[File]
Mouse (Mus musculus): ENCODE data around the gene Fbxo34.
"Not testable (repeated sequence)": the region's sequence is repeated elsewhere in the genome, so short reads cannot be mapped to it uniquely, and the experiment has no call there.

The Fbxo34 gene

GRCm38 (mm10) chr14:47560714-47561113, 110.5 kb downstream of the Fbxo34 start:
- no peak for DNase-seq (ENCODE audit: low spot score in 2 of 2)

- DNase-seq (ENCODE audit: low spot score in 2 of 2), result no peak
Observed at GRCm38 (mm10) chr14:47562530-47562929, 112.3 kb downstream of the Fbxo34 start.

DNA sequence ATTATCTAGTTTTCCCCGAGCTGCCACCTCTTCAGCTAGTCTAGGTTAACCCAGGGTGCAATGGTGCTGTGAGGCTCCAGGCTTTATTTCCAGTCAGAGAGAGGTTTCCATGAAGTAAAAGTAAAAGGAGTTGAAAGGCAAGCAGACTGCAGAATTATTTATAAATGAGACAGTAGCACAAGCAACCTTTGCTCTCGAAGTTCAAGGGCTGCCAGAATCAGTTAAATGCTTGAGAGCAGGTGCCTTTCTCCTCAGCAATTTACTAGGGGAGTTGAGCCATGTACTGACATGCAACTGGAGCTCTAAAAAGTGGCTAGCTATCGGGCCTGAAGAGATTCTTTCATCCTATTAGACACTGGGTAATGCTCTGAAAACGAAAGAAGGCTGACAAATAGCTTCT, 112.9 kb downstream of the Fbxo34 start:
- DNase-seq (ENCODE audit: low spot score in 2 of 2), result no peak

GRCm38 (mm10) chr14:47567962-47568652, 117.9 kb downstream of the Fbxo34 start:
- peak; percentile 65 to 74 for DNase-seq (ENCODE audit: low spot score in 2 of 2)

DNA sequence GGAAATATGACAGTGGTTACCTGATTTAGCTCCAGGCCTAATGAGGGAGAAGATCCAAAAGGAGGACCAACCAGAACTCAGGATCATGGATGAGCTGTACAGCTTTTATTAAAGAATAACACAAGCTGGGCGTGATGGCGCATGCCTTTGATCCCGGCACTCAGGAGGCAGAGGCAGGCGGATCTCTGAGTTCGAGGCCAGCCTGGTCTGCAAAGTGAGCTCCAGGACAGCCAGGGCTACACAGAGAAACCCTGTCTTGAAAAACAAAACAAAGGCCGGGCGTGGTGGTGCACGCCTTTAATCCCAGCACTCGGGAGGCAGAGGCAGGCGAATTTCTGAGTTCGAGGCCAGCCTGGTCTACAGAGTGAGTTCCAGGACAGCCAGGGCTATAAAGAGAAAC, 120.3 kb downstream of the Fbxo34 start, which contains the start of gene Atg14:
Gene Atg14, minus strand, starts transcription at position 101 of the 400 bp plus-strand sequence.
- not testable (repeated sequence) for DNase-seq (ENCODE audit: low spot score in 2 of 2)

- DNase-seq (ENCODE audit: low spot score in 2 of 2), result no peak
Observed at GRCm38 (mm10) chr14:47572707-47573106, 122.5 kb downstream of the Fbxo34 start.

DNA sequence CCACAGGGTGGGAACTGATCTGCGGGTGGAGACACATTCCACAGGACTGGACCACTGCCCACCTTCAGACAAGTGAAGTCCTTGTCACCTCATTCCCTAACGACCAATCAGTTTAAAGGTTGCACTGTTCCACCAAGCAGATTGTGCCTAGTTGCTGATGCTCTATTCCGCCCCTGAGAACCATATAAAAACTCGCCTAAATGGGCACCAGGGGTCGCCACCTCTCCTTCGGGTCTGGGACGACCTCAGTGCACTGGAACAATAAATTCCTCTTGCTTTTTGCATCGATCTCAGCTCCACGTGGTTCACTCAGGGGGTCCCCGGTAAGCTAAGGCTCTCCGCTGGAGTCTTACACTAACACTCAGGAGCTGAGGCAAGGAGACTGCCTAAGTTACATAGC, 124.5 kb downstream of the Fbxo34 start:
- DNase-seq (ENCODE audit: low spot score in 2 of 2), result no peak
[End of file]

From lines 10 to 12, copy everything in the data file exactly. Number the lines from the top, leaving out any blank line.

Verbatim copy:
GRCm38 (mm10) chr14:47567962-47568652, 117.9 kb downstream of the Fbxo34 start:
- peak; percentile 65 to 74 for DNase-seq (ENCODE audit: low spot score in 2 of 2)

DNA sequence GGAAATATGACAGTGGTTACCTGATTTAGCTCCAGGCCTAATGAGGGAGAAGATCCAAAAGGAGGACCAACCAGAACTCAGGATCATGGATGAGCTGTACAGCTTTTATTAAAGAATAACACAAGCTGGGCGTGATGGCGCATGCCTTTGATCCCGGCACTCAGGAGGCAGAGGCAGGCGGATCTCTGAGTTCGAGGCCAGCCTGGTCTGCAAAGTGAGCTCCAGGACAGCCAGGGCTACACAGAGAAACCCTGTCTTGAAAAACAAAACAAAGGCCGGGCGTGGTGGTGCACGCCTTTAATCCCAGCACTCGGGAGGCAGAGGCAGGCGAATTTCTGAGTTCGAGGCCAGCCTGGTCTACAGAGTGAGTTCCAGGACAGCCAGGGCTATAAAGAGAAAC, 120.3 kb downstream of the Fbxo34 start, which contains the start of gene Atg14: